The Top 75 Hindi Films of the Decade
In the fifth part of this special series, Raja Sen lists the best films of the decade that are a must watch! Here's a look at his next batch of movies to cherish.
Cast: Mallika Sherawat, Emraan Hashmi, Ashmit Patel.
All hail Mallika Sherawat for taking out the innuendo and bringing up actual raunchiness. Anurag Basu's Murder remains a very watchable reworking of A Perfect Murder, featuring Emraan Hashmi and Mallika in an extramarital affair.
The steaminess is real and the chemistry is more than suggested, and it is certainly a film that broke the shackles.
Image: A scene from Murder
Cast: Tulip Joshi, Sudhir Pandey, Sushant Singh, Aditya Srivastav
Manish Jha's film on female infanticide hits you right between the eyes.
A strong drama about a village so committed to the cause of the male child that several generations of infanticide have led to it being severely imbalanced.
Now it is only populated by men, and this is the story of a woman forcibly married to five brothers.
Image: A scene from Matrubhoomi
Cast: Jimmy Shergill, Hrishita Bhatt, Irfan Khan, Ashutosh Rana
Director Tigmanshu Dhulia is a top-notch dialogue writer, and this is what drives most of his own Haasil, a film about a pair of college lovers torn apart by campus politics and gang warfare.
Irrfan Khan is striking as the despicable Rannvijay Singh, and Dhulia's film ends up packing quite an impressive punch.
Image: A scene from Haasil
Main Hoon Na
Cast: Shah Rukh Khan, Sushmita Sen, Suniel Shetty, Zayed Khan, Amrita Rao, Kabir Bedi
First films don't get much more entertaining than Farah Khan's Main Hoon Na, a throwback to Manmohan Desai's cinema featuring Shah Rukh Khan as an armyman posing as a college student, only to fall in love with chemistry teacher Sushmita Sen.
There is much good-natured spoofing and the end result is a film that celebrates the carnival aspects of Bollywood with extreme warmth.
Image: A scene from Main Hoon Na
Cast: Tabu, Atul Kulkarni, Rajpal Yadav, Ananya Khare, Vishal Thakkar, Minakshi Sahani
Before Madhur Bhandarkar started taking on soft targets, he made this gritty film about the Mumbai dancebar circuit.
It isn't a complete triumph but the film definitely has its moments, mostly conjured up by the stunning powerhouse of talent that is Tabu.
Image: A scene from Chandni Bar
Cast: Ayesha Takia, Gul Panag, Shreyas Talpade, Girish Karnad, Uttara Bhavkar, Prateeksha Lonkar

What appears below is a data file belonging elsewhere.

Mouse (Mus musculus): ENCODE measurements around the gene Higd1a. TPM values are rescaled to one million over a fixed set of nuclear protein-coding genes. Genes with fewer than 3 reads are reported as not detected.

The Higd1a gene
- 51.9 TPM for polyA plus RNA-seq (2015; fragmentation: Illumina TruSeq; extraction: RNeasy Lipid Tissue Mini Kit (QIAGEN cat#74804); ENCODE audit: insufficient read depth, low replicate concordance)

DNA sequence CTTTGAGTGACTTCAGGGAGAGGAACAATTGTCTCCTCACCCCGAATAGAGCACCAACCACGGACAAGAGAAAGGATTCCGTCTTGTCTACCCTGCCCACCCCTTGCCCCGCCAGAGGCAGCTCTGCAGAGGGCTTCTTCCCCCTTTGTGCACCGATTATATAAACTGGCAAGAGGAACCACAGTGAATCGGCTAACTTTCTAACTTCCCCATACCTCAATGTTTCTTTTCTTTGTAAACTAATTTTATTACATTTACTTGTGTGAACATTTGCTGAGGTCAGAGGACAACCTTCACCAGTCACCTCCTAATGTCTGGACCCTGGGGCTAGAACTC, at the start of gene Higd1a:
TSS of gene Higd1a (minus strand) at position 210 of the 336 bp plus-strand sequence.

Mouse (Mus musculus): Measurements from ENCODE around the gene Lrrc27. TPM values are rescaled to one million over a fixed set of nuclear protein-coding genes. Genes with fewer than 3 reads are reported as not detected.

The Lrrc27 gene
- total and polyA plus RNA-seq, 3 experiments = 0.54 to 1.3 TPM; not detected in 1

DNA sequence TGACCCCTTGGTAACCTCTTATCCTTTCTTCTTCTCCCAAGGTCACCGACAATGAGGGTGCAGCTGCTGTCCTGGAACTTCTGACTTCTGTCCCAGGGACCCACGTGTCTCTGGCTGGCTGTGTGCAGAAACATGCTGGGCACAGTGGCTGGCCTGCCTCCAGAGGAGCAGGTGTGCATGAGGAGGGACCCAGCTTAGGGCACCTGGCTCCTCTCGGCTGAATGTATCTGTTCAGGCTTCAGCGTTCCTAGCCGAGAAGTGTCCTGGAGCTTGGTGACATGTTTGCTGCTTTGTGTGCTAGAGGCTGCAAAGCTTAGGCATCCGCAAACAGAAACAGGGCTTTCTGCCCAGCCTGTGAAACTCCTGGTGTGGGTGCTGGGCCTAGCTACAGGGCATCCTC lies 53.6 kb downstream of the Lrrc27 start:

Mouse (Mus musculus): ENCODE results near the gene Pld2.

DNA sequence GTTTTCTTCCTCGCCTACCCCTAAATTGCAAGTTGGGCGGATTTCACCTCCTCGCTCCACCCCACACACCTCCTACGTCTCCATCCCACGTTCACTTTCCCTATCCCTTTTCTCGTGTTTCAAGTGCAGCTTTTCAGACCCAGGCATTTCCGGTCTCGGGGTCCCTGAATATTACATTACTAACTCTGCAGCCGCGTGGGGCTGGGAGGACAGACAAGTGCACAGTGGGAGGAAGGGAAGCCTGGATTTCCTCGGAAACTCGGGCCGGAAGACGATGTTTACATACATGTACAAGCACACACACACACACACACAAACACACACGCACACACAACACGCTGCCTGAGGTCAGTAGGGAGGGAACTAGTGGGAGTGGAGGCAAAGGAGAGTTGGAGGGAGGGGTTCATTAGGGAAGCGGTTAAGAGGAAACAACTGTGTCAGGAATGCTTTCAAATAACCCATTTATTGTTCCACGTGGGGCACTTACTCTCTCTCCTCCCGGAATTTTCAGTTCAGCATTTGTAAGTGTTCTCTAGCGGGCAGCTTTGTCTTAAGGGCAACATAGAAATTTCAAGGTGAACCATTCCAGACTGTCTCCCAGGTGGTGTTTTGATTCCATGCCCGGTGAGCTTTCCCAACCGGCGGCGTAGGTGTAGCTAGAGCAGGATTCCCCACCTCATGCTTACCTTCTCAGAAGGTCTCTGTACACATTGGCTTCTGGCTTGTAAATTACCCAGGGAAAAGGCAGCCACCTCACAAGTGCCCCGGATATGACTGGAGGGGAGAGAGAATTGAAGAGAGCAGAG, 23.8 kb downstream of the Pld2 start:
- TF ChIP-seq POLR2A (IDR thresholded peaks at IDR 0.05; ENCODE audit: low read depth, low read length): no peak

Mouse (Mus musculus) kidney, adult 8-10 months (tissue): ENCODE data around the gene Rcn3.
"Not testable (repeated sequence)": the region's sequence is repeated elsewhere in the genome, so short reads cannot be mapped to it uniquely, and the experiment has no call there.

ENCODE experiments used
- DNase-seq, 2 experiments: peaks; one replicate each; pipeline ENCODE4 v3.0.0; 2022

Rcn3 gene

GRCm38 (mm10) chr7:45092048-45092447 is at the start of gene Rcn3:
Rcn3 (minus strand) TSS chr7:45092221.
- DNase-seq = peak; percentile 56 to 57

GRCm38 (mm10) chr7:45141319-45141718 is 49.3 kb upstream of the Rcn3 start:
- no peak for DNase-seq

Nagesh Kukunoor's take on Kamal's Perumazhakkalam was a night and day remake, the glorious melancholia of the original film set in the Kerala rains here replaced by scorching Rajasthan sun.
The two strong female protagonists stayed the same, here played by a fabulous Ayesha Takia and solid Gul Panag, but there is added jollity with Shreyas Talpade's incessant talking. Above all, an optimistic film.
Image: A scene from Dor
Legend Of Bhagat Singh
Cast: Ajay Devgan, Sushant Singh
The early part of the decade was a peculiar time for Bhagat Singh, the freedom fighter biopic'd all over the place.
The best of the Hindi takes, however, was this sepiatoned sweeping drama by Rajkumar Santoshi, featuring Ajay Devgan as Bhagat Singh and Sushant Singh as Sukhdev.
Image: A scene from Legend Of Bhagat Singh
Cast: Ajay Devgan, Gracy Singh, Mohan Agashe, Mukesh Tiwari, Akhilendra Mishra, Mohan Joshi, Yashpal Sharma
Prakash Jha's known for earthen drama, and this film set in Bihar is one of his triumphs.
Ajay Devgan stars as SP Amit Kumar, taking on local politicians in this film that echoes the 1980 Bhagalpur blindings, when police blinded undertrials by pouring acid into their eyes.
Image: A scene from Gangajal
Jaane Tu... Ya Jaane Na
Cast: Imran Khan, Genelia D'Souza, Prateek Babbar
Screenwriter Abbas Tyrewala went back to the basics for his first film. He borrowed a narrative structure from Forget Paris, and told the most conventional rom-com story of all: that of best friends eventually discovering they're in love.
Sure thing, but he did it with a great ensemble -- Genelia D'Souza and Prateik Babbar were the standouts -- and wrote everything, including the cameos, in such perfect pitch that the end result is a romcom that got it impressively right. And that's bloody rare.
Image: A scene from Jaane Tu... Ya Jaane Na
Ab Tak Chhappan
Cast: Nana Patekar, Revathi
Shimit Amin's directorial debut is quite possibly the tightest thing to come out of Ram Gopal Varma's factory banner this decade.
Nana Patekar stars as 'encounter specialist' police inspector Sadhu Agashe, and the film's title refers to his kill count of 56 -- so far.
The film manages to be both a compelling cop drama as well as a character study of Patekar's protagonist, and Amin shows incredible maturity straight off the bat. A riveting watch.
Image: A scene from Ab Tak Chhappan